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On Dog and Wolf

November 3, 2016


‘This is the entire essence of life: Who are you? What are you?’

- Leo Tolstoy



Dusk had settled on the city. L’heure entre chien et loup. A masquerade ball was starting without me; an elegant man waiting in the other room. There I stood, indecisive, shivering in my pink socks, in front of a closet of dresses and masks, fake furs and heirloom pearls.


'The hour between dog and wolf […] in which every being becomes his own shadow, and thus something other than himself. The hour of metamorphoses, when people half hope, half fear that a dog will become a wolf.'

― Jean Genet


The hour of transformation, when the heart tells the eye what to see. Through the open window, down on the sidewalk, I watched the children trick or treat. Little fairies and witches paraded before me, goblins and leprechauns. Hopeful supermen, batmen, spider and iron men tripping over their capes. A miniature pumpkin fast asleep in a stroller. Twins: a cookie and a cream. Knights in shining Styrofoam armor, giant glitter-coated wings. Astronauts and ballerinas - I used to dream of that too – future scientists and explorers, Nobel Prize winners, Freddy Mercuries and Grace Kellies.


Nothing is real that is not first imagined. I was just a girl in pink socks, leading an ordinary life made of ‘ordinary instances,’ like this ordinary Monday night. But a masquerade ball was starting and there, the rules of the real world did not apply. I could be dog or wolf or firebird in the no man’s land between wake and dream.


Francis Bacon said ‘imagination was given to man to compensate for what he is not.’ Perhaps, but I think dusk was given to man to explore what he could become.


I could go to the masquerade ball dressed as the girl I was now, this Monday evening version of me. Or I could lose my socks and insecurities and try on the possibility of a different me.


I could go as a writer, cold, starving, and in love. Red lipstick, a black turtleneck. With a well-weathered, camel brown, leather notebook, aging with dignity. In it, a masterpiece stained with coffee and wine, written in a café, at the corner table, the one by the window, where one can watch Paris in the rain.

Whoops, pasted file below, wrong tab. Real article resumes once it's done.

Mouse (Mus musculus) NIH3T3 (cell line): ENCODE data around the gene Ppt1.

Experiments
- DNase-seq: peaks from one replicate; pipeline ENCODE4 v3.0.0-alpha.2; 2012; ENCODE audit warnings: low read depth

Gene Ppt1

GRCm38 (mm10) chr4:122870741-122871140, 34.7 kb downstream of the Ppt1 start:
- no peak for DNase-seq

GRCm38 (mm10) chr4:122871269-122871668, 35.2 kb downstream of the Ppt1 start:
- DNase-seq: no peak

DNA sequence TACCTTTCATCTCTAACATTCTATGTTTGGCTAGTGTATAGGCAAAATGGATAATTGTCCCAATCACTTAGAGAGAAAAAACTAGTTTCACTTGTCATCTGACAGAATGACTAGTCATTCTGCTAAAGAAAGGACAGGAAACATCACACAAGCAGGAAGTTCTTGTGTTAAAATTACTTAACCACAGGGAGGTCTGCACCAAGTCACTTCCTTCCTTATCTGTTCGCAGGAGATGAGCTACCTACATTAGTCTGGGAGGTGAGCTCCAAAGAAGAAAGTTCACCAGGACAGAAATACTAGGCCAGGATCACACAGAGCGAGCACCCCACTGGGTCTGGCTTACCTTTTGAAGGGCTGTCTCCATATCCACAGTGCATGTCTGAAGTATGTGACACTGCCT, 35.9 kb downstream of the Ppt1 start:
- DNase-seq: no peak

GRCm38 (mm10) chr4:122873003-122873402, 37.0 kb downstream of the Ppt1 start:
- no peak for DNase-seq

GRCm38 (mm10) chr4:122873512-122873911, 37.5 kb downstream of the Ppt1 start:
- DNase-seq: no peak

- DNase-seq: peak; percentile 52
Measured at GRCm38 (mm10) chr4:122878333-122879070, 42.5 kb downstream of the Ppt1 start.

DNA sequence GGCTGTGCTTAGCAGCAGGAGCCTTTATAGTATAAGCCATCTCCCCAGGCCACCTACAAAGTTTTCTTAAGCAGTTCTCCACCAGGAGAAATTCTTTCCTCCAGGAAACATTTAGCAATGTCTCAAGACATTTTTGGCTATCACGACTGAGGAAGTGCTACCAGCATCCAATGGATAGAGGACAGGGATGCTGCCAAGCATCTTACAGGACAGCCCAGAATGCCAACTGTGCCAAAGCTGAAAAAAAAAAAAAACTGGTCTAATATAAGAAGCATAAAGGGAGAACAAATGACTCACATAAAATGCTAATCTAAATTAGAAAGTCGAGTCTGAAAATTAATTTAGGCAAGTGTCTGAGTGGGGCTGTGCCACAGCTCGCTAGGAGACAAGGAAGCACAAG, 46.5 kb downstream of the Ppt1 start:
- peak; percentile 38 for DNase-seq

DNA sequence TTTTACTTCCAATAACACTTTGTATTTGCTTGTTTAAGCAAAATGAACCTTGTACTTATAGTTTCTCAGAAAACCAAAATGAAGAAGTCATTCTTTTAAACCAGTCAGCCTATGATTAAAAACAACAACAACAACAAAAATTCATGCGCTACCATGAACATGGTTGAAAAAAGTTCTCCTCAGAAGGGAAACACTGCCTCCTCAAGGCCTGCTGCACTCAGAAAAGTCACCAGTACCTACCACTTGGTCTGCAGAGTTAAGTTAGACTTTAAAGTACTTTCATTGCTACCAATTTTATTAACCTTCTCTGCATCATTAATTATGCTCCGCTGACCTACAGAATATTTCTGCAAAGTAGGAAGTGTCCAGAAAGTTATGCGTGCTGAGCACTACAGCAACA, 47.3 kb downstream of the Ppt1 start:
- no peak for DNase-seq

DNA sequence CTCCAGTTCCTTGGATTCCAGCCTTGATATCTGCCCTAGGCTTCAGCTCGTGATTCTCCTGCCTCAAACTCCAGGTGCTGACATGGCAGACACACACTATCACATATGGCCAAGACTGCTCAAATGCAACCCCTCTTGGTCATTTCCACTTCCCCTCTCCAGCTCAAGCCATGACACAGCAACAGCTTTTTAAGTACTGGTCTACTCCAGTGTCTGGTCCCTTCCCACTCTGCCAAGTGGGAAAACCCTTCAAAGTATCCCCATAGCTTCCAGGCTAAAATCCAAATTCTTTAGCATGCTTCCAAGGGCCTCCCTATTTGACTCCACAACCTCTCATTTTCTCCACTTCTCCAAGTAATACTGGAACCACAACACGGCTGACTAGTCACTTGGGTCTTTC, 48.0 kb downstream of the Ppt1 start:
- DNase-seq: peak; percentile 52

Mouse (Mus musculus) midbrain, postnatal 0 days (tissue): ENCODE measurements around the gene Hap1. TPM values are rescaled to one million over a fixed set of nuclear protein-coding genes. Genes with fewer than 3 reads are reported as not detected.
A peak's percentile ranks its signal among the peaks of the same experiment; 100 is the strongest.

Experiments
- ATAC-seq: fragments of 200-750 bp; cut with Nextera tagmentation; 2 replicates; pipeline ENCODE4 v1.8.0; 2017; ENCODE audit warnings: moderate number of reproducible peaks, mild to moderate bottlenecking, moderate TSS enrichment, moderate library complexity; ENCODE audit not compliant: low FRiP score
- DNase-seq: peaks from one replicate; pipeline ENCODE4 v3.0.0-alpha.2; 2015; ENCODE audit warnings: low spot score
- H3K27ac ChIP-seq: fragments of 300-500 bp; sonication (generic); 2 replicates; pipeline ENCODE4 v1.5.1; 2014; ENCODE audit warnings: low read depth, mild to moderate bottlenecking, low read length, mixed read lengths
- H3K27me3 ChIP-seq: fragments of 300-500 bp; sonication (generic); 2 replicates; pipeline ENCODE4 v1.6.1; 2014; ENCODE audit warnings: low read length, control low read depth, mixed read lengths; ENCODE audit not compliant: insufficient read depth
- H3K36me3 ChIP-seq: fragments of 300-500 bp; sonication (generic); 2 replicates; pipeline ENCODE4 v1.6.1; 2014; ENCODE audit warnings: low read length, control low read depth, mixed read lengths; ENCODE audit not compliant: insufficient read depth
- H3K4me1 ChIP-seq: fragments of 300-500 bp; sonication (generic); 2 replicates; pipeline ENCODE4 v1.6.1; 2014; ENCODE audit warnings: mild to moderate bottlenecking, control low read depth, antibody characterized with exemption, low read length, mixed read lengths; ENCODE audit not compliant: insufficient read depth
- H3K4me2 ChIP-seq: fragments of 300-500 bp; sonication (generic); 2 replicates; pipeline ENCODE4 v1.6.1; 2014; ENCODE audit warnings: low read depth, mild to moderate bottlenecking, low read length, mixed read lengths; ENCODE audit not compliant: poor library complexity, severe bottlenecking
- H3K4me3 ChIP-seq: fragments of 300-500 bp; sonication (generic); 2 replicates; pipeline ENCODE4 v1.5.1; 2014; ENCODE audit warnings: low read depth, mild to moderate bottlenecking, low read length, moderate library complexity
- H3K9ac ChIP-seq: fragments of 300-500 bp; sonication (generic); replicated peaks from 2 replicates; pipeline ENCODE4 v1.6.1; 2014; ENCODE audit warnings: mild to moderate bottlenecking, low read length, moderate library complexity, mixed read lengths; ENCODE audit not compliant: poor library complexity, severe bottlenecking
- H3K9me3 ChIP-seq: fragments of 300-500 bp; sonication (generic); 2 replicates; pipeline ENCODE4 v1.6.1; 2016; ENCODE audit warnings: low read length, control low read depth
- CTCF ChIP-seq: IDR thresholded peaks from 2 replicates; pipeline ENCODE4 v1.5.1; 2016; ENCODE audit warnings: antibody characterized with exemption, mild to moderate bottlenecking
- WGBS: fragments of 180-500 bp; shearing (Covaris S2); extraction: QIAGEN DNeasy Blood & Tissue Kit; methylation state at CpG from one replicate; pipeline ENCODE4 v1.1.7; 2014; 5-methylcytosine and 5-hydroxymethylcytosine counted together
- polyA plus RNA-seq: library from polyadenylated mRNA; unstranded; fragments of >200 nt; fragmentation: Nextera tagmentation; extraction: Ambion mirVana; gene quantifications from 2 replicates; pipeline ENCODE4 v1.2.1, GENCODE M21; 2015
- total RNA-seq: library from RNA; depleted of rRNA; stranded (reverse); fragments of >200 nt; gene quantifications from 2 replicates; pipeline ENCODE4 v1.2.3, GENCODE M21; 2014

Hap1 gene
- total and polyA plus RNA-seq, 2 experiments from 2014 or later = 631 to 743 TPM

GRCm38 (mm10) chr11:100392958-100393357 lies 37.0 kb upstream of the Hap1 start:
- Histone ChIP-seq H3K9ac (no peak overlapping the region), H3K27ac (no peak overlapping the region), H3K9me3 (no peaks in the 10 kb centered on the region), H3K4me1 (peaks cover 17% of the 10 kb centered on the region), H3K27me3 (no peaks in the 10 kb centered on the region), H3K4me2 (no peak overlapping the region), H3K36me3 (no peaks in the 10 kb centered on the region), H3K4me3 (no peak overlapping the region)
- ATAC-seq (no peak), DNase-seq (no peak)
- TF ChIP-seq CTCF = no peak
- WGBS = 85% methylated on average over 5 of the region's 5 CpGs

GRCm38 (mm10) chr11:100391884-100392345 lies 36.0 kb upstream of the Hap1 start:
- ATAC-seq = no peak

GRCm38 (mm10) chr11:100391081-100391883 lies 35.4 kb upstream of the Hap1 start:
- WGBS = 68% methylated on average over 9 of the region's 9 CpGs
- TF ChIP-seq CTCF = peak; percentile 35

I could go as a traveler, my life packed into one suitcase. My pockets overflowing with metro tickets, plane and train tickets, carnival tokens and museum stubs. A camera, a compass, a poorly folded map, covered with infinite markings of landmarks and bed and breakfasts I had stopped at on my infinite routes.


‘Only the invented part of our life—the unreal part—has had any scheme, any beauty.’ I could go as Icarus, who stuck feathers on his back and flew on a quest the world thought was mad. Shâkuntalâ, whose name meant ‘protected by birds,’ and also dreamed her days away. Holly Golightly, in sunglasses and a black dress, searching life for a place like Tiffany’s. Sara Crewe, who rode elephants and magic carpets in her mind while she was scrubbing floors.


Some girls do become ballerinas, some boys do become astronauts. Some people do live, and happily, ever after, because both of those are a choice.


I chose to go to the masquerade ball as the girl I wanted to be. To ‘dance, laugh, eat pink cakes, yellow cakes, drink thin, sharp wine.’ I chose to imagine the possibility of a dog turning into a wolf. Of a man flying to the sun and me doing something remarkable that may even, a little, change the world.


I fastened my wings to the back of my dress, adjusted the mask on my face. My plastic earrings sparkled like diamonds in the candlelight. I sprayed perfume in my hair. I would be brave and fearless for a night, go after every silly dream I ever had, make every mistake I feared and then make new ones the following night.


And at the end of a long life of balls, if I really do not fly, in that well-weathered leather notebook I could at least write about how I tried.


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